As Nuevo León faces a severe water shortage and growing violence, Rodríguez has become a frontrunner in the upcoming elections despite her inexperience. She has promised to better equip the police force, improve care for children with autism, put together a dedicated fund to support entrepreneurs, and implement day programs for seniors.

Some of Rodríguez’s supporters say they’re considering voting for her not only because of her proposals but also because she is a fashion influencer.

“I liked her content and the brands she promoted,” Virginia Velázquez told Rest of Worldas she waited for a selfie with Rodríguez during a rally in April. “I’ve been following her for a long time so I said we should support her in this, too.”

“We cannot monitor all social networks seven days a week, 24 hours a day.”

Movimiento Ciudadano has focused its campaign on young voters. Nearly a third of Mexico’s electorate is between 18 and 29 years of age.

“I lean more toward (Movimiento Ciudadano) because of their social media, videos, or stories,” Jasibe Martínez, a 21-year-old law student, told Rest of World during one of Rodriguez’s visits to a residential neighborhood in Monterrey.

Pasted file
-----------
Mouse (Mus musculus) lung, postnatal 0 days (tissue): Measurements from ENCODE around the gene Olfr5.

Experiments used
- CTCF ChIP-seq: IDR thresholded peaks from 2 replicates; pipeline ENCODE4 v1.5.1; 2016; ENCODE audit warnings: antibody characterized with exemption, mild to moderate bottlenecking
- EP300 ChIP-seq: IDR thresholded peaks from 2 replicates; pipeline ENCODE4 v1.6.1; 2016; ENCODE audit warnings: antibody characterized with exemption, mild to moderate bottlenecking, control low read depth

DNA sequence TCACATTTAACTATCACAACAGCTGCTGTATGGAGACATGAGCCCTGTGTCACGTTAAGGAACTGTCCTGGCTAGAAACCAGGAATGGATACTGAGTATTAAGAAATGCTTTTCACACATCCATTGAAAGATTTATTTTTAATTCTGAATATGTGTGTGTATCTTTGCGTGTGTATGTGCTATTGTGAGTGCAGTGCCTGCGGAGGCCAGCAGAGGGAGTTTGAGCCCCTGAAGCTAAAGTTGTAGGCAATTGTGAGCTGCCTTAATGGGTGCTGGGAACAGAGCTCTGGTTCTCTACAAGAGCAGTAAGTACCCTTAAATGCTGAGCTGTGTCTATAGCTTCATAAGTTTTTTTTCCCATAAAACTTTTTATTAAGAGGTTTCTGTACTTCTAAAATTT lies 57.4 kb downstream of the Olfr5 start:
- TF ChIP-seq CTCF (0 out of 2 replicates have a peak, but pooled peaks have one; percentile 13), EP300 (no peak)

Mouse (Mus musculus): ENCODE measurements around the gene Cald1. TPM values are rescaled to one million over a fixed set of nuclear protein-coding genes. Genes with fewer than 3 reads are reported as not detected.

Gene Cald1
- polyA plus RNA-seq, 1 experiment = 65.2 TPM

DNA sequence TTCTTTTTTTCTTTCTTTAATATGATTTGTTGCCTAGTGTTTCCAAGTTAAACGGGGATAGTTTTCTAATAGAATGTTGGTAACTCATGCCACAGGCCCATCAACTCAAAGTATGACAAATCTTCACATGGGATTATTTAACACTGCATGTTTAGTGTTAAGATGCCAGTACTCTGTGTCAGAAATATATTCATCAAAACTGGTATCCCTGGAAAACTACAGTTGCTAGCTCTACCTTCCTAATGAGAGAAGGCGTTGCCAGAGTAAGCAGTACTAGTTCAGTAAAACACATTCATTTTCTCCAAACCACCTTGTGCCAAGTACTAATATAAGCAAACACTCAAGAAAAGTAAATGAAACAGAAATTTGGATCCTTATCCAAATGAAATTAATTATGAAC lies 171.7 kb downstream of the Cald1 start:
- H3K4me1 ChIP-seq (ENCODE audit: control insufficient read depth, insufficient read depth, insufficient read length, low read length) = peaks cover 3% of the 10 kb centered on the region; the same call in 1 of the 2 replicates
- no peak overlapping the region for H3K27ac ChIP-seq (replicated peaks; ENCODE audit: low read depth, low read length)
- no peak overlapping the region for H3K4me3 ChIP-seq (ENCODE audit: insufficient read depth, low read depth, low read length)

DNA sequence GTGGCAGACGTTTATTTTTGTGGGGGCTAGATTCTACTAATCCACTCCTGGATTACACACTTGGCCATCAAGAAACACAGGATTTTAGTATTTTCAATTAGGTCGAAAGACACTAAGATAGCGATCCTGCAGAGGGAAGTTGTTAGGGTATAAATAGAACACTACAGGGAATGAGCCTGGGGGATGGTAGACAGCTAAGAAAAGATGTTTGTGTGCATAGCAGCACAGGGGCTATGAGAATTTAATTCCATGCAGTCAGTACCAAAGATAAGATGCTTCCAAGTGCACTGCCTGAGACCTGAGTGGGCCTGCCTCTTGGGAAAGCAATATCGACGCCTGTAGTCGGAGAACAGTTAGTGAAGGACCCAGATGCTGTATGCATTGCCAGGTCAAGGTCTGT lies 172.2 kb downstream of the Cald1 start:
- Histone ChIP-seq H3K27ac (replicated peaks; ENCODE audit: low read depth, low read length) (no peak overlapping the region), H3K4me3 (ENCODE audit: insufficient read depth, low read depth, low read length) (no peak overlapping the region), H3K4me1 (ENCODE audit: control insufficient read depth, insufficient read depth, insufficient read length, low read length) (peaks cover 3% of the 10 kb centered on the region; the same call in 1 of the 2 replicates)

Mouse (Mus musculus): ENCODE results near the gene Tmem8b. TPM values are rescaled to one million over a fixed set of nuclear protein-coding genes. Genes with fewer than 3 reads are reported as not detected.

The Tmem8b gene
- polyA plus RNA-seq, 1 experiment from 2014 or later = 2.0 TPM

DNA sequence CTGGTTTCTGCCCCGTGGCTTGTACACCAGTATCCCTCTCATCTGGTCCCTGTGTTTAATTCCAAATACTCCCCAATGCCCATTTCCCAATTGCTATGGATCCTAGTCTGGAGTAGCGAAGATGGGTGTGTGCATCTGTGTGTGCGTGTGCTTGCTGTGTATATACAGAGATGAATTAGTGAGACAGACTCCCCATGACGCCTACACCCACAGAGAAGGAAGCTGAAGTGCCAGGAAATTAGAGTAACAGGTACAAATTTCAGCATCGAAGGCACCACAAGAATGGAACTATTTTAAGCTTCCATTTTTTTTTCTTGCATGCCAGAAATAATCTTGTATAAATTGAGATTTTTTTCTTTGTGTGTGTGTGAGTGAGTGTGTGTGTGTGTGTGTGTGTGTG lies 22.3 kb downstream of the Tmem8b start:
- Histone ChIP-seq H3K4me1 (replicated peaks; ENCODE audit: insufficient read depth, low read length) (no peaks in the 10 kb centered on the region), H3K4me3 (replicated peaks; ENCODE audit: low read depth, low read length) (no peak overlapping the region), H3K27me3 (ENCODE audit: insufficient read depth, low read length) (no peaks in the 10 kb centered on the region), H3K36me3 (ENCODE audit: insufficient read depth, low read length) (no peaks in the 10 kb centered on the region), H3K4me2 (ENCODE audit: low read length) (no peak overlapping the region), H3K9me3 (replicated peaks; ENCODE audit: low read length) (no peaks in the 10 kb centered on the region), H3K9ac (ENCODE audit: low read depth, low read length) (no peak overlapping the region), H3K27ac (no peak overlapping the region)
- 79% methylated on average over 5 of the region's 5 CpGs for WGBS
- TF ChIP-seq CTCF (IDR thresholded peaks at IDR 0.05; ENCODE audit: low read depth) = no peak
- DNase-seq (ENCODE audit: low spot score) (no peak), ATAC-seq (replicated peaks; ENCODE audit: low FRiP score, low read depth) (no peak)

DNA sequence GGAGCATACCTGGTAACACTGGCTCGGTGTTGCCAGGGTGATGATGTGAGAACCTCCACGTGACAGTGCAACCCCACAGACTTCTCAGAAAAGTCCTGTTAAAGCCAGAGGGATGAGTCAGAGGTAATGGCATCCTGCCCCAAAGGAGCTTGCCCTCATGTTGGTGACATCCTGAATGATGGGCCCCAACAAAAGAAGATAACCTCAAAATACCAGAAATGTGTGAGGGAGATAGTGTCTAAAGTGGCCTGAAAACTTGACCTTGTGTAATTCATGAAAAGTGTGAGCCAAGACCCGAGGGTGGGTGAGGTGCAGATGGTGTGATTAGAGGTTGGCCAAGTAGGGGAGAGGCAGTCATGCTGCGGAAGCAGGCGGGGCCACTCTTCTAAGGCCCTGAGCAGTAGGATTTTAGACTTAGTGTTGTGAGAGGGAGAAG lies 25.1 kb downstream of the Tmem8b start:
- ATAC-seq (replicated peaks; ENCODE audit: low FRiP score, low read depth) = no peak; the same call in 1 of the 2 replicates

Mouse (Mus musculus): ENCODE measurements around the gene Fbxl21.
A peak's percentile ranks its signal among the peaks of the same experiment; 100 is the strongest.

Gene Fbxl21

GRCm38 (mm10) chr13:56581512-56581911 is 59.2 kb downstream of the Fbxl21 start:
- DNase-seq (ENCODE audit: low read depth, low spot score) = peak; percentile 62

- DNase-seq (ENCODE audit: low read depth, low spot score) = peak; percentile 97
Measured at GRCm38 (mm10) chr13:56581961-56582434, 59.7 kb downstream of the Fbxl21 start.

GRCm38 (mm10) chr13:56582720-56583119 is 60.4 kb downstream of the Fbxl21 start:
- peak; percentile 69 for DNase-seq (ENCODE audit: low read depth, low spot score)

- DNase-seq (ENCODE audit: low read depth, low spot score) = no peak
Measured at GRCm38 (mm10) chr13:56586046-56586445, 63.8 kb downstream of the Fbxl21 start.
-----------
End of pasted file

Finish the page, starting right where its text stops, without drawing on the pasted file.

The INE has a unit which monitors campaign spending across the country. But the decentralized nature of social media, and the need to protect freedom of expression, makes it difficult to track and effectively police content, said Zavala.

“We cannot monitor all social networks seven days a week, 24 hours a day,” she said.

The INE relies heavily on citizens and political parties to file complaints about questionable content on social media, according to Zavala. In January, it instructed García and Movimiento Ciudadano to remove content that could be considered advanced campaign activities. Two months later, the election watchdog ordered the removal of several Facebook posts promoting gender stereotypes and violence against female politicians.

Legal loopholes in social media regulations have sparked discussions among electoral authorities on how to strike a balance between protecting freedom of expression and preventing online hate speech and violence. “People think we want to censor them,” said Zavala.